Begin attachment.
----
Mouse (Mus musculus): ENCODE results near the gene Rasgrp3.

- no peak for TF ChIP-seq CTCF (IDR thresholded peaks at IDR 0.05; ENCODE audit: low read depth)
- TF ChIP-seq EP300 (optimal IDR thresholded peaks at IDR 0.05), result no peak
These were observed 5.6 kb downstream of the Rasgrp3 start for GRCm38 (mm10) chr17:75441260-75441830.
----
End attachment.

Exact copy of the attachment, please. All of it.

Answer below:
Mouse (Mus musculus): ENCODE results near the gene Rasgrp3.

- no peak for TF ChIP-seq CTCF (IDR thresholded peaks at IDR 0.05; ENCODE audit: low read depth)
- TF ChIP-seq EP300 (optimal IDR thresholded peaks at IDR 0.05), result no peak
These were observed 5.6 kb downstream of the Rasgrp3 start for GRCm38 (mm10) chr17:75441260-75441830.